10/30: Shaw v. Gardner

Erin A. Smith provides us with a useful set of oppositional approaches to the issue of detective fiction’s place in the cultural hierarchy.  On the one hand, we have Black Mask editor Joseph Thompson Shaw, who extolled his writers’ publications in the more literary, highbrow, “slick” magazines as evidence of Black Mask‘s equal level of sophistication and accomplishment. His approach is a defensive and recursive one, arguing for Black Mask‘s exceptionalism while also claiming its indistinguishability from the popular slicks. Smith characterizes Shaw’s stance as “desiring honorary slick status” instead of arguing for the cultural value inherent in the pulp (33).

On the other hand, writer Erle Stanley Gardner, who was one of the acclaimed writers Shaw would’ve singled out, thinks Shaw’s argument is futile. People will pay for a pulp when they want to read a pulp, and a slick when they want to read a slick. For Gardner, not only are the two genres unrelated and incomparable, they’re each validated but the market niche they inhabit. In fact, he seems to jokingly suggest that the pulps are better than the Post or Liberty because it costs 15 cents more (34). We can see Gardner’s stance as bound to the innate possibilities the genre provides. His stance might seem to be more populist and liberating, freeing the detective genre from the pressures of being avant-garde or marketable. But it also assumes something inherent about the genre (and its readers) that remakes the ‘great divide’ and stratifies them.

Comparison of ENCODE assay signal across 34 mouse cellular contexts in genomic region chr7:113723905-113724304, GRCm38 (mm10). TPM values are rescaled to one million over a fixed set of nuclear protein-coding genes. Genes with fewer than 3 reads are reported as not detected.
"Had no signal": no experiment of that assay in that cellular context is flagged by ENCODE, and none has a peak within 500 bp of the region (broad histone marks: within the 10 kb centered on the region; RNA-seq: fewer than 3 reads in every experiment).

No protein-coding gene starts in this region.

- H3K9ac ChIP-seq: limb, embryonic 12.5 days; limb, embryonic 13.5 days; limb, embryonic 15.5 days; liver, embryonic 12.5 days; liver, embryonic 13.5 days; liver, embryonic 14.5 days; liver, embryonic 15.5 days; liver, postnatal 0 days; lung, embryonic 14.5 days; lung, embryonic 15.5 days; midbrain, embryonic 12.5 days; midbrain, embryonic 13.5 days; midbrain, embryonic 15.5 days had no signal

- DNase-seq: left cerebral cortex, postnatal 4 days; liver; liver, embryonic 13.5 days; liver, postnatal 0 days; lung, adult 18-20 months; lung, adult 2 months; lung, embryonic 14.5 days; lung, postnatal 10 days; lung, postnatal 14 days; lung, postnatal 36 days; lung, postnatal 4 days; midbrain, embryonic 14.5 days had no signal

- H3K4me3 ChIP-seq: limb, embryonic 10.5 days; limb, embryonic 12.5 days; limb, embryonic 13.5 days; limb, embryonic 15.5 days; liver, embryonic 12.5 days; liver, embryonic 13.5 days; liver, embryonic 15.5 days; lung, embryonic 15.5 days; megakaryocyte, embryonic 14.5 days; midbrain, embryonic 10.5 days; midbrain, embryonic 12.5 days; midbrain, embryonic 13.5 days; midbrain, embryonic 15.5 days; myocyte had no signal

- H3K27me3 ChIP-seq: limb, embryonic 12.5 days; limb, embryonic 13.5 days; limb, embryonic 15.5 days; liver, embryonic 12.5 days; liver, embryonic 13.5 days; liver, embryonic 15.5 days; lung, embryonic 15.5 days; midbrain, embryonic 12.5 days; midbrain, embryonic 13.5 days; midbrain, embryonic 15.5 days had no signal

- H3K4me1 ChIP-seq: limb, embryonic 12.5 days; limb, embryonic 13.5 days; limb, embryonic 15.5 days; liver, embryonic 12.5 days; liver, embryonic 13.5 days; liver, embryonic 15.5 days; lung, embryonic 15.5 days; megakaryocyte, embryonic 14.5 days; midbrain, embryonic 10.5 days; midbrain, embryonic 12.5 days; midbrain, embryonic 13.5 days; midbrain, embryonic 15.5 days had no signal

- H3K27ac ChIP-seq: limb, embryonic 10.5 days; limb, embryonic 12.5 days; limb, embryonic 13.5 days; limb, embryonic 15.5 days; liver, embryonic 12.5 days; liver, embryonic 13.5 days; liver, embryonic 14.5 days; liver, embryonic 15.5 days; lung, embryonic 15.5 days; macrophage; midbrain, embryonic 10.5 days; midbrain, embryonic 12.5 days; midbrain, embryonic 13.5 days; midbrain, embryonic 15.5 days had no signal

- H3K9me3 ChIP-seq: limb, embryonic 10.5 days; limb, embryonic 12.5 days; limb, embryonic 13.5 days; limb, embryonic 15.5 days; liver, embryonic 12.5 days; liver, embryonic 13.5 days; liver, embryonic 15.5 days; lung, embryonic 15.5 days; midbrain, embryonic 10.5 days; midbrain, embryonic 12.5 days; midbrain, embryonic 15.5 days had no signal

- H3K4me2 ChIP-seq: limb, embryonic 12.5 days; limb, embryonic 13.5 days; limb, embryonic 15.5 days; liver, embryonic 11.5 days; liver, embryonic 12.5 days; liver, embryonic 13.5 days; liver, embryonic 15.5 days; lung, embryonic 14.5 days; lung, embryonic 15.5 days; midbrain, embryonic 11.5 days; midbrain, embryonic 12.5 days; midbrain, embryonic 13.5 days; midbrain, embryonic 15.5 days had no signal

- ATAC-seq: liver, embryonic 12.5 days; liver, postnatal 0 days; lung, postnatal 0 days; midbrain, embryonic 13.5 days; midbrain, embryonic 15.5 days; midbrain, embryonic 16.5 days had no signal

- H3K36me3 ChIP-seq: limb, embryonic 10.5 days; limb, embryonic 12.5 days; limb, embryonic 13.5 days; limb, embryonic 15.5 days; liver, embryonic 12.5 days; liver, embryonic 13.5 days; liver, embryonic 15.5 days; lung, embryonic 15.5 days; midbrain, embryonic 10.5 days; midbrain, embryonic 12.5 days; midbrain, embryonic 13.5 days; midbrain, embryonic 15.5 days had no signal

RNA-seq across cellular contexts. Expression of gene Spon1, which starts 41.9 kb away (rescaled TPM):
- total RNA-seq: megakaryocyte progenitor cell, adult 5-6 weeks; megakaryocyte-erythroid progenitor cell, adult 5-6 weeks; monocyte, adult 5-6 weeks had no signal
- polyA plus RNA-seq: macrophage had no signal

Shaw’s approach seems to end up costing the magazine, which nearly always operated in the red. However, his career is remarkable for the talent that he fostered into higher cultural strata: Hammett, Chandler, Gardner, etc. In the longer span of time, it is Shaw’s work that earns these writers the capital needed for places in the canon.  Gardner goes on to rake in the silver screen bucks writing Perry Mason for CBS (and showing up as a frequent NYT Crossword answer, according to Wikipedia). But how do we resolve this tension between the two defenses against cultural hierarchy using Bourdieu’s theory of cultural value? One possible answer is that Shaw’s approach best serves in shifting the milieus over long periods of time, giving writers the currency to enter into different spots along the hierarchy throughout their careers. It offers the role of the editor, or literary agent, in the market. Gardner’s approach, however is better for the short-term market, playing the rules of the game successfully as a writer who knows his place best.